France’s first female Olympic president resigns
PARIS (AP) — The president of France’s Olympic Committee resigned unexpectedly on Thursday, the latest leadership shake-up of French sports and preparations for the Summer Olympics in Paris next year.
Brigitte Henriques, a former soccer player on the French national team, was the first woman to lead Olympic sports in France. Her departure follows a period of intense infighting in French Olympic circles.
The French Olympic Committee said she announced at the start of a general assembly meeting on Thursday that she was stepping down. The committee statement did not give her reasons but said she explained them to the meeting’s attendees. She’d occupied the role since June 2021.
With the Paris Games less than 430 days away, the sudden void at the top of French Olympic sports will be temporarily filled by the Olympic committee secretary general Astrid Guyart. She will oversee the election process for a new president within three months, the committee said.
As head of France’s Olympic Committee, Henriques was directly involved in the massive, complex and costly preparations for the 2024 Games, sitting as a member of the board of directors of the Paris organizing committee led by its president, Tony Estanguet. As French Olympic Committee secretary, the new interim president, Guyart, was already a member of the Paris 2024 board, too.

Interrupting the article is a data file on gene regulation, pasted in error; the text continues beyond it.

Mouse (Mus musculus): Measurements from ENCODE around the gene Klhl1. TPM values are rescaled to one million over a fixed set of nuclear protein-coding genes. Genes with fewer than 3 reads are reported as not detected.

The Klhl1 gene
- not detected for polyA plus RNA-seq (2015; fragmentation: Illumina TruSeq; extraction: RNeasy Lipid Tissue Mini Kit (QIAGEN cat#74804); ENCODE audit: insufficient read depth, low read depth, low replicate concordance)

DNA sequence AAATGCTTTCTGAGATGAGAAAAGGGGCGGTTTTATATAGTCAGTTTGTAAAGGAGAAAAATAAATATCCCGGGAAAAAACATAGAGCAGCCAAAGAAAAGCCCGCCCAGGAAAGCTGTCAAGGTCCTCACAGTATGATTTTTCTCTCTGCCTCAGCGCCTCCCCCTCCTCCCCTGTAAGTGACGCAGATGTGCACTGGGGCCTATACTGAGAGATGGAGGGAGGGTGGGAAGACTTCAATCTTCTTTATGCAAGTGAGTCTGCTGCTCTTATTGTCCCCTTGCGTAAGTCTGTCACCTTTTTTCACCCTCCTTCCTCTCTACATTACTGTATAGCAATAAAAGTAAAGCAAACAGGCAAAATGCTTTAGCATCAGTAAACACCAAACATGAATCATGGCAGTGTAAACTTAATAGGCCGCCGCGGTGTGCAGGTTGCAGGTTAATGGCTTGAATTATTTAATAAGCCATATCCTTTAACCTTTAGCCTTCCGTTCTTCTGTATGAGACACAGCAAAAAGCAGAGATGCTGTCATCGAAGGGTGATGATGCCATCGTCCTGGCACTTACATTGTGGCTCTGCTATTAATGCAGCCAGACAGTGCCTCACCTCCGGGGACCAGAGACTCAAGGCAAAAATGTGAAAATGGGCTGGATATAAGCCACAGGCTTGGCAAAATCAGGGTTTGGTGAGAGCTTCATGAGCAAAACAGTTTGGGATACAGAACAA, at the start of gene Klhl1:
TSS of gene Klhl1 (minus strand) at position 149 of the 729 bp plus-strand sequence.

While French sports have triumphed on the fields of play, led notably by victory in the 2018 soccer World Cup, they’ve been rocked by multiple leadership changes in the run-up to the Paris Games.
Noël Le Graët resigned as president of the French Football Federation in February after a government audit found he no longer had the legitimacy to lead because of his behavior toward women and his management style.
Bernard Laporte resigned as president of the French Rugby Federation in January after he was convicted of corruption and illegally acquiring assets and handed a suspended prison sentence.
Last October, Claude Atcher was fired as chief executive of the Rugby World Cup that opens in France in September, and which also will serve as a test of France’s security preparations for the Olympics. Atcher’s removal followed an investigation by French labor inspectors into his workplace conduct.
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